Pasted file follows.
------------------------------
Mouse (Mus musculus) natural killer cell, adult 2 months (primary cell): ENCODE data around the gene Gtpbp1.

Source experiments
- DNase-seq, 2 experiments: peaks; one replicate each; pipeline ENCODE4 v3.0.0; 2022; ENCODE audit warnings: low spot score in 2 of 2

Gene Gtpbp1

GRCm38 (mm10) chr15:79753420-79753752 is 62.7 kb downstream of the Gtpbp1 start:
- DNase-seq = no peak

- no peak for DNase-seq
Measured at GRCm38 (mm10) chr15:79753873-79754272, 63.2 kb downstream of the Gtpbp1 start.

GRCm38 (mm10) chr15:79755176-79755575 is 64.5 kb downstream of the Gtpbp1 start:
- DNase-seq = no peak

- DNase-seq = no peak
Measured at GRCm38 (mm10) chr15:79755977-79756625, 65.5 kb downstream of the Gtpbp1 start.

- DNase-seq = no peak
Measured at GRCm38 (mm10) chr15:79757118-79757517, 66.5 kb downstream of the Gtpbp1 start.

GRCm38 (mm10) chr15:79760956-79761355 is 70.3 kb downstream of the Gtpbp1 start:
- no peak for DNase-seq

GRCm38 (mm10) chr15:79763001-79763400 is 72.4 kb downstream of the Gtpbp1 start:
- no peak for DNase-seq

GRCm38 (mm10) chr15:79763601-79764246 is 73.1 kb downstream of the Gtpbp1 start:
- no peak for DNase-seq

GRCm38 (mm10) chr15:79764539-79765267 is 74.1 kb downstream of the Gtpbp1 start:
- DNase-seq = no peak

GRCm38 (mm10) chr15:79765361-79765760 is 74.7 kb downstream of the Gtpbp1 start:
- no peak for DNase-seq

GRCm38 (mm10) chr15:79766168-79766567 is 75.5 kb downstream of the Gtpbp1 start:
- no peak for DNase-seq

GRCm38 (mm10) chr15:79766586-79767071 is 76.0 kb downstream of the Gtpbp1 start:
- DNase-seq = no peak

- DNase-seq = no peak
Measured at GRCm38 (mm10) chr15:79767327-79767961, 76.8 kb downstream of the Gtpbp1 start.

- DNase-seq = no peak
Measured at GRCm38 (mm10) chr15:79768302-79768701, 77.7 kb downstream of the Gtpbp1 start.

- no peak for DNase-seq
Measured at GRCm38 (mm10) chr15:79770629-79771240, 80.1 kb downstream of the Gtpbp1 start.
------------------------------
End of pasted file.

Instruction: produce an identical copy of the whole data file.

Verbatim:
Mouse (Mus musculus) natural killer cell, adult 2 months (primary cell): ENCODE data around the gene Gtpbp1.

Source experiments
- DNase-seq, 2 experiments: peaks; one replicate each; pipeline ENCODE4 v3.0.0; 2022; ENCODE audit warnings: low spot score in 2 of 2

Gene Gtpbp1

GRCm38 (mm10) chr15:79753420-79753752 is 62.7 kb downstream of the Gtpbp1 start:
- DNase-seq = no peak

- no peak for DNase-seq
Measured at GRCm38 (mm10) chr15:79753873-79754272, 63.2 kb downstream of the Gtpbp1 start.

GRCm38 (mm10) chr15:79755176-79755575 is 64.5 kb downstream of the Gtpbp1 start:
- DNase-seq = no peak

- DNase-seq = no peak
Measured at GRCm38 (mm10) chr15:79755977-79756625, 65.5 kb downstream of the Gtpbp1 start.

- DNase-seq = no peak
Measured at GRCm38 (mm10) chr15:79757118-79757517, 66.5 kb downstream of the Gtpbp1 start.

GRCm38 (mm10) chr15:79760956-79761355 is 70.3 kb downstream of the Gtpbp1 start:
- no peak for DNase-seq

GRCm38 (mm10) chr15:79763001-79763400 is 72.4 kb downstream of the Gtpbp1 start:
- no peak for DNase-seq

GRCm38 (mm10) chr15:79763601-79764246 is 73.1 kb downstream of the Gtpbp1 start:
- no peak for DNase-seq

GRCm38 (mm10) chr15:79764539-79765267 is 74.1 kb downstream of the Gtpbp1 start:
- DNase-seq = no peak

GRCm38 (mm10) chr15:79765361-79765760 is 74.7 kb downstream of the Gtpbp1 start:
- no peak for DNase-seq

GRCm38 (mm10) chr15:79766168-79766567 is 75.5 kb downstream of the Gtpbp1 start:
- no peak for DNase-seq

GRCm38 (mm10) chr15:79766586-79767071 is 76.0 kb downstream of the Gtpbp1 start:
- DNase-seq = no peak

- DNase-seq = no peak
Measured at GRCm38 (mm10) chr15:79767327-79767961, 76.8 kb downstream of the Gtpbp1 start.

- DNase-seq = no peak
Measured at GRCm38 (mm10) chr15:79768302-79768701, 77.7 kb downstream of the Gtpbp1 start.

- no peak for DNase-seq
Measured at GRCm38 (mm10) chr15:79770629-79771240, 80.1 kb downstream of the Gtpbp1 start.